It’s never mattered what I’ve wanted. A mentally disabled husband. His abusive family. The murdering of our children. My life has been filled with endless torture and pain.
I wanted to go to school. I wanted to get a job. I wanted to live safely and independently. But in our family no one cared. No one has ever cared.
Husbands attacked wives. Sons beat their mothers. In-laws abused in-laws. My mother-in-law killed my youngest while still inside me. My brother-in-law beat his nephew—my son—to death with a gun. Another used his fists to forever silence my young daughter. And I saw, heard and felt it all.
A neighbor found out what happened to me and offered her home with the promise of living like sisters. But from the moment I arrived, I was treated like a slave. I had been welcomed into another prison. One day—when no one was watching—I escaped with only the scarf on my head. I encountered the Human Rights Commission through the kindness of a stranger and eventually was directed to a shelter where I found my first safe place to live.
When I arrived, I didn’t speak. All I felt was pain and emptiness. I was so ashamed of what had happened to me. And I hated myself for it.
Then one day, I felt interest rising in my heart. Life returned to my body as I learned about Hagar’s Empowering Women for Economic Participation Program (EWEP). I received training on employability skills like teamwork, problem-solving and self-management and when I was finished, I even got a job interview. I was hired by a local milk and cheese factory and have begun putting my life back together.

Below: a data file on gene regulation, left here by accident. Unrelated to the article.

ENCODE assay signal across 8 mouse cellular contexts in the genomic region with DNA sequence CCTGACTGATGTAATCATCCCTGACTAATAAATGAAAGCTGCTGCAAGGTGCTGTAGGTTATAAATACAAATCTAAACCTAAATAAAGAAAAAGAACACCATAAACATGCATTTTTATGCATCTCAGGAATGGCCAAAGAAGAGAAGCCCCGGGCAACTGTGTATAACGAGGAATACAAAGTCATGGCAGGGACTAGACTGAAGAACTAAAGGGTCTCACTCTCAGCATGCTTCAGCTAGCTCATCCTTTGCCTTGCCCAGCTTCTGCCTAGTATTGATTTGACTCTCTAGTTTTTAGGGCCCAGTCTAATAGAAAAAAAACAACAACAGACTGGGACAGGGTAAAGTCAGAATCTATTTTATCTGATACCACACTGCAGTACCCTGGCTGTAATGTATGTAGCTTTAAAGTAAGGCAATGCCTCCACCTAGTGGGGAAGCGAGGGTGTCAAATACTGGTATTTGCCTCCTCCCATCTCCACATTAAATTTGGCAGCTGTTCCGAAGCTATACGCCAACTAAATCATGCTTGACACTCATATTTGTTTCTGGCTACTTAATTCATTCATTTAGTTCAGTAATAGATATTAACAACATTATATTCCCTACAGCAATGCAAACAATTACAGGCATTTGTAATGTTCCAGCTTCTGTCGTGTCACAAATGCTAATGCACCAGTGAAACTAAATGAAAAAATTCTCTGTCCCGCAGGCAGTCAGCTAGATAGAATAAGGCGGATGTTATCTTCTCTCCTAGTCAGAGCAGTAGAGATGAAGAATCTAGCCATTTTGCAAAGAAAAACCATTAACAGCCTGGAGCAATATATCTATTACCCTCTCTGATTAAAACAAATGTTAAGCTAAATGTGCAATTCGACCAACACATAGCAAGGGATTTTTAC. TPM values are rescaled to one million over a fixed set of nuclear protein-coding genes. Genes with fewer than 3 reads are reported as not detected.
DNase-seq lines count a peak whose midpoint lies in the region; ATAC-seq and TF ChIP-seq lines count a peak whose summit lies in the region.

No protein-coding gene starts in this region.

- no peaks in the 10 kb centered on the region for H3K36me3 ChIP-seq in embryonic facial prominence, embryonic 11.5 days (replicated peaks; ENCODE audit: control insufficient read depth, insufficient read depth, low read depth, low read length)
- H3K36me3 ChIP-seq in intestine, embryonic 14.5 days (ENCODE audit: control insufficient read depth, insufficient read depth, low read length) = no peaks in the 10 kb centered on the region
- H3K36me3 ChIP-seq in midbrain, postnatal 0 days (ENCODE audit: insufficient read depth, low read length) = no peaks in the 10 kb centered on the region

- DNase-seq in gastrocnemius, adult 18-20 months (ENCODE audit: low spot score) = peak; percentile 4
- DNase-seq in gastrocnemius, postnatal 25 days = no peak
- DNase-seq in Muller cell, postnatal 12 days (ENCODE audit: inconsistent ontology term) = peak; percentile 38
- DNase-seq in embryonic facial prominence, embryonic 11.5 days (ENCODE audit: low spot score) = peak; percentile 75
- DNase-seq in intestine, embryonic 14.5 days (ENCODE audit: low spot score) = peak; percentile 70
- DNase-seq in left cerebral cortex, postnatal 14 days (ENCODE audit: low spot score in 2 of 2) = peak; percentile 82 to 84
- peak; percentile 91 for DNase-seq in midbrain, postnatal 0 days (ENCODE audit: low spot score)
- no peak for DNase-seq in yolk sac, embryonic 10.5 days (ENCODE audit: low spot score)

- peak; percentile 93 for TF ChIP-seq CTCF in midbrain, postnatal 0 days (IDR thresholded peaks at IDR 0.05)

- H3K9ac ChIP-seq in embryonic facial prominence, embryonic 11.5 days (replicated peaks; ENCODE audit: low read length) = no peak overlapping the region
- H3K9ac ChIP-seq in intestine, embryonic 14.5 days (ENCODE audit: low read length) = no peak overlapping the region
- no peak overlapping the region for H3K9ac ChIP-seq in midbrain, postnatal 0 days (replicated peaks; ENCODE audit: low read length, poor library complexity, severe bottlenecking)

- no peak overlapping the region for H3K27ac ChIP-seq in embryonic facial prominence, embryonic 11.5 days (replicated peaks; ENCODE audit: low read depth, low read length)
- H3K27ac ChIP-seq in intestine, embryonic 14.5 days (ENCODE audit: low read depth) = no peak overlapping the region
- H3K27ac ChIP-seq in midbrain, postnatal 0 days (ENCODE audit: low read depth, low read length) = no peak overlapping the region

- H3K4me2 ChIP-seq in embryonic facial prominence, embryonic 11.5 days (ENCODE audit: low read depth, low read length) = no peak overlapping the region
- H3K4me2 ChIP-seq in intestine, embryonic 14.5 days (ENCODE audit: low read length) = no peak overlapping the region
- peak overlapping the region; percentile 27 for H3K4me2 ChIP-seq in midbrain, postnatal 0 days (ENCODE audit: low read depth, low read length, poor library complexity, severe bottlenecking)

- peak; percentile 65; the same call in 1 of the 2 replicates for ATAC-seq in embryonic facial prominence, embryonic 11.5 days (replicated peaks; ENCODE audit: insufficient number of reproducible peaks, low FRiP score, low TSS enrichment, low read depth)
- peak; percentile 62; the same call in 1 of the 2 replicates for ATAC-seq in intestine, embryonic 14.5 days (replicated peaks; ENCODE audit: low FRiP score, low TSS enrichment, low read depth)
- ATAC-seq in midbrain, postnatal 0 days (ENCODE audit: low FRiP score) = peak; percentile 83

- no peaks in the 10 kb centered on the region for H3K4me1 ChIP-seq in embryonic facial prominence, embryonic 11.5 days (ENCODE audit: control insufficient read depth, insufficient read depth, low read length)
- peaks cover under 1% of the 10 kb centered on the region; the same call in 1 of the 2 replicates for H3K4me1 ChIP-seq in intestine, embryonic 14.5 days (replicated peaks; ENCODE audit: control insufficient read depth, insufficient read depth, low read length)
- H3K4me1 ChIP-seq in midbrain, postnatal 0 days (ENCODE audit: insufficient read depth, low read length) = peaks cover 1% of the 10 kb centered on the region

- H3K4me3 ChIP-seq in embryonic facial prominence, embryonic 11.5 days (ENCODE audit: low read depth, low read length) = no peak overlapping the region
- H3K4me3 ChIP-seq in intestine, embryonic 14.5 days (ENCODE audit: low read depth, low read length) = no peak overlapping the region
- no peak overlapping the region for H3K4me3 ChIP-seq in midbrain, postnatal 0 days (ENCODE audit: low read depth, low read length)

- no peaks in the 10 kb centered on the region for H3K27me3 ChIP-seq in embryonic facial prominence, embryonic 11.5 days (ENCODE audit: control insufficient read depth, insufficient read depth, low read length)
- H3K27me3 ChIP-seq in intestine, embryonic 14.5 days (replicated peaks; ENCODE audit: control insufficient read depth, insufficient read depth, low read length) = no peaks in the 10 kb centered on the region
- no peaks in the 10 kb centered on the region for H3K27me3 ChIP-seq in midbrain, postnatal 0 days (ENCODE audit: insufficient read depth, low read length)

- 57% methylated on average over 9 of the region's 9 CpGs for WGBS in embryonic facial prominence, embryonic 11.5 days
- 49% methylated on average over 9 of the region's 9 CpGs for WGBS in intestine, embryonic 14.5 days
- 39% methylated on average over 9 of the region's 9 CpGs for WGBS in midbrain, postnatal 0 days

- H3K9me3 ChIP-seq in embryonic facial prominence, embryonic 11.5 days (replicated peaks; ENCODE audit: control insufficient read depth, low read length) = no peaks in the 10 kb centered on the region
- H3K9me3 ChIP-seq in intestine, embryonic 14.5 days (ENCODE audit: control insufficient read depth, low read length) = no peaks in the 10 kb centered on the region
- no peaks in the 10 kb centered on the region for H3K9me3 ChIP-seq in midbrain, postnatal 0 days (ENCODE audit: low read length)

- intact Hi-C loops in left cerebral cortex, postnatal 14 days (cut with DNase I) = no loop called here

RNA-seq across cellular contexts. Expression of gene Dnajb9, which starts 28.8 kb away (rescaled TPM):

I realize now that I don’t have to hate myself because of what happened to me—that it’s alright for me to heal and that it’s alright for me to begin again. A good life is all I’ve ever really wanted.
Over these last months, EWEP has supported Zarifa and encouraged her to participate in additional trainings offered. Throughout her career counselling sessions, she has begun to open her heart to the idea of new experiences and new opportunities. She is beginning to believe that she has value and that the violence that was perpetrated upon her does not define her. She has started to communicate with others in the shelter and has given herself permission to learn and to grow—past the trauma, past the hell, and past the pain that threatened to steal her future. She’s choosing life. And for us, seeing Zarifa find full life is the whole reason we do what we do.
When you support this project -- Transform Lives of Afghanistan's Most Forgotten -- you bring hope and better futures to more women like Zarifa.
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